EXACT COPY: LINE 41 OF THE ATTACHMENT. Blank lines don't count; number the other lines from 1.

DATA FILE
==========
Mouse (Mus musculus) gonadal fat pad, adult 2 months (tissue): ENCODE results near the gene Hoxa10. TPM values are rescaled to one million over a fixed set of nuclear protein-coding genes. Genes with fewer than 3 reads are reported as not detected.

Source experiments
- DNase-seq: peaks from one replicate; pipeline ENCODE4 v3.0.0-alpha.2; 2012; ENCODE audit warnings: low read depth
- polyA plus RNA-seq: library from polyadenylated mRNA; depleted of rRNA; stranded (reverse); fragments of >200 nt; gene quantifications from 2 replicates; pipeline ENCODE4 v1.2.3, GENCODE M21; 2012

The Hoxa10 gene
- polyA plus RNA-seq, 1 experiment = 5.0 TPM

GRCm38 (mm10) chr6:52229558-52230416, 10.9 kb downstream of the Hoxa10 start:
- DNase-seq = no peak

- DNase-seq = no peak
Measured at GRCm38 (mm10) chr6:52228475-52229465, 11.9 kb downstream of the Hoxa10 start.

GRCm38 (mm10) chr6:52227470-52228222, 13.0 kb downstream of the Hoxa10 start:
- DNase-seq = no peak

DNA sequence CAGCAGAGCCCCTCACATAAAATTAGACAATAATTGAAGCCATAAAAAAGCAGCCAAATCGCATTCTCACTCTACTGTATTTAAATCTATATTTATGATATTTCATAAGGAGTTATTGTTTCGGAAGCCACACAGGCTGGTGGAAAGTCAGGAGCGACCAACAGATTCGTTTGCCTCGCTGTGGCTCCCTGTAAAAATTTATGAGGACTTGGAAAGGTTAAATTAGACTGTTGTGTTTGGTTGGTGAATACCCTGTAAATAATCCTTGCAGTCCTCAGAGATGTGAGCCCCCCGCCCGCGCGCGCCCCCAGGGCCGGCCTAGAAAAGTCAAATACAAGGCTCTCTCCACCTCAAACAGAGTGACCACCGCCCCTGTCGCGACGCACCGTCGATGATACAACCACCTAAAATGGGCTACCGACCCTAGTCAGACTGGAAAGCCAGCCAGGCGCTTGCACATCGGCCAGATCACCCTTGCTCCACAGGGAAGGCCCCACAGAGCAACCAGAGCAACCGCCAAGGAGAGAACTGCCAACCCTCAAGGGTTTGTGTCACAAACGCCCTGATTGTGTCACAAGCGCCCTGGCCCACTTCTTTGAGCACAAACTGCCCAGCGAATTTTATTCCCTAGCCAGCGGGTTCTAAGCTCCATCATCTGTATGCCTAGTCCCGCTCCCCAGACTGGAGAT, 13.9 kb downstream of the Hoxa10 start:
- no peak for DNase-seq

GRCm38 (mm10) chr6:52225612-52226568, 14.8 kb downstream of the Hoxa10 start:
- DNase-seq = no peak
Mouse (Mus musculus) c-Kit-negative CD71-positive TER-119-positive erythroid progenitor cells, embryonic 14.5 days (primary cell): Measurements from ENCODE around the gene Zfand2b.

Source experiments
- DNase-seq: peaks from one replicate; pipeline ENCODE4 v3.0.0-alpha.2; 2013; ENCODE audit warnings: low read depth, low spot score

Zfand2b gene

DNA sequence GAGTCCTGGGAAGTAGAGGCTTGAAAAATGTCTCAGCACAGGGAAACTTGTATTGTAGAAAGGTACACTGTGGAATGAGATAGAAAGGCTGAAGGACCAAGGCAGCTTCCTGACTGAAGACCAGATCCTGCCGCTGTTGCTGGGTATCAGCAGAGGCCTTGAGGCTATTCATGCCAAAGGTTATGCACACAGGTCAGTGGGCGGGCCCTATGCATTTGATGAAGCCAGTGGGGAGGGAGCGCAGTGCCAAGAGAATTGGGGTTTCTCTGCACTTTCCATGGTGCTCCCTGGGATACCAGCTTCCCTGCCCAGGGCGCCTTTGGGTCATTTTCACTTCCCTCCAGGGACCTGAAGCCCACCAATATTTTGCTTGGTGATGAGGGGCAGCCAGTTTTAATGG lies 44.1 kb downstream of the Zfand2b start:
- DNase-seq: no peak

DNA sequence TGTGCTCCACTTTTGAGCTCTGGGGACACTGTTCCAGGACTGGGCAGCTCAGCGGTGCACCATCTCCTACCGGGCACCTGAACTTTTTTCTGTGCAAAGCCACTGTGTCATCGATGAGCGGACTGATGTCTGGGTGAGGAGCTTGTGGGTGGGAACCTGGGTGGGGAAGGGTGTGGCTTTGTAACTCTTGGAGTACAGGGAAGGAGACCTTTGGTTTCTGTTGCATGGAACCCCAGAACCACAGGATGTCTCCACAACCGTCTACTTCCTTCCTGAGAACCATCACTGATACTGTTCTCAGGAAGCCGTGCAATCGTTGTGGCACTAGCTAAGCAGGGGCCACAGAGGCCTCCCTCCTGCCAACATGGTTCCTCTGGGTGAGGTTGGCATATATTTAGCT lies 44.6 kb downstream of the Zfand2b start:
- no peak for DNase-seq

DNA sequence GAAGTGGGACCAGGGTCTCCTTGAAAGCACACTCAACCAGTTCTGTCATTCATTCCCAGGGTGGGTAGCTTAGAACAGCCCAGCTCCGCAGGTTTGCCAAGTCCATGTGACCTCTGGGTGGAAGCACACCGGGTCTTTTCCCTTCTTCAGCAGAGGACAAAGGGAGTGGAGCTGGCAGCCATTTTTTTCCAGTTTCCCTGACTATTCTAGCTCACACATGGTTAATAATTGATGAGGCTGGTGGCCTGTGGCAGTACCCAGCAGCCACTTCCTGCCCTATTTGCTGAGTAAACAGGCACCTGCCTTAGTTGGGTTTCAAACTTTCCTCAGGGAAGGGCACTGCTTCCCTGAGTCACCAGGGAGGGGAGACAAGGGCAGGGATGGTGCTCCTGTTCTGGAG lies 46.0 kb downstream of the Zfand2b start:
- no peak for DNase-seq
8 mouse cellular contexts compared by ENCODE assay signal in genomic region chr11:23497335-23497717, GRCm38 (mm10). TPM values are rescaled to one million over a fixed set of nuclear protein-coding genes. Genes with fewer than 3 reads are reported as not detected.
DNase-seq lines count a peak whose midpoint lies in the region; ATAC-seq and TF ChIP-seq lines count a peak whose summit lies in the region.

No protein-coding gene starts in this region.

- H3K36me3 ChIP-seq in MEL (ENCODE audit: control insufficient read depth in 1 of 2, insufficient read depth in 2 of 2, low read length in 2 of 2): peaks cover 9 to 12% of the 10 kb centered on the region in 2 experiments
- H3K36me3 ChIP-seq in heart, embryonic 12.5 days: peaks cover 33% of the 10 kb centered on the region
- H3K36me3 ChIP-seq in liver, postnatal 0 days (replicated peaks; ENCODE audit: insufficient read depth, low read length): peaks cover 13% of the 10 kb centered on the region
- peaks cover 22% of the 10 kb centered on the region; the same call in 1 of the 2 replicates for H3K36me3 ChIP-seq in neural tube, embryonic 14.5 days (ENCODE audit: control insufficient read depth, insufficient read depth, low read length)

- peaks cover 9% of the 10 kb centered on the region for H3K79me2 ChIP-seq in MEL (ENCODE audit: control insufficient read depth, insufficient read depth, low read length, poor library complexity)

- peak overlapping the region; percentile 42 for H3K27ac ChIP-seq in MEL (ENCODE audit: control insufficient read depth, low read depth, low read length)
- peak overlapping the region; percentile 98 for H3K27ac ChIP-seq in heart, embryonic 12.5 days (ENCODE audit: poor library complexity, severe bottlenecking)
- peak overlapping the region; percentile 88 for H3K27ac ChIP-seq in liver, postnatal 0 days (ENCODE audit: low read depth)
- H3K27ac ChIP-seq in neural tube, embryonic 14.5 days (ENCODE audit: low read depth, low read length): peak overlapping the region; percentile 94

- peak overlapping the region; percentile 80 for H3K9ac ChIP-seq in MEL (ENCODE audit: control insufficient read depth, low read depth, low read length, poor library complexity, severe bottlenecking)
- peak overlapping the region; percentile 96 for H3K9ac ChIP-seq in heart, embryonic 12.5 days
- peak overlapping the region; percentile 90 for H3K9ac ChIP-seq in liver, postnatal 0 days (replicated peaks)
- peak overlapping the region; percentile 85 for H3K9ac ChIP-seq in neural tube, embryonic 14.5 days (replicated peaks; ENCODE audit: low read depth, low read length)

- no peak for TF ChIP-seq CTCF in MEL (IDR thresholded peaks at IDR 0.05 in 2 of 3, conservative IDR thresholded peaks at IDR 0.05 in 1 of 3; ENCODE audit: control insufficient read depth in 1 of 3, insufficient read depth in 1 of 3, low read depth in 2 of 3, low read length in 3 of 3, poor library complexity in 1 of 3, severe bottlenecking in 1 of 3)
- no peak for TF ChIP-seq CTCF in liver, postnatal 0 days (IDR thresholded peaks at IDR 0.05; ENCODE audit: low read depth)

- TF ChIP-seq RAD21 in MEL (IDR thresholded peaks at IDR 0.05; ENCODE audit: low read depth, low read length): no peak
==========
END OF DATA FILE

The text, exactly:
- peak overlapping the region; percentile 90 for H3K9ac ChIP-seq in liver, postnatal 0 days (replicated peaks)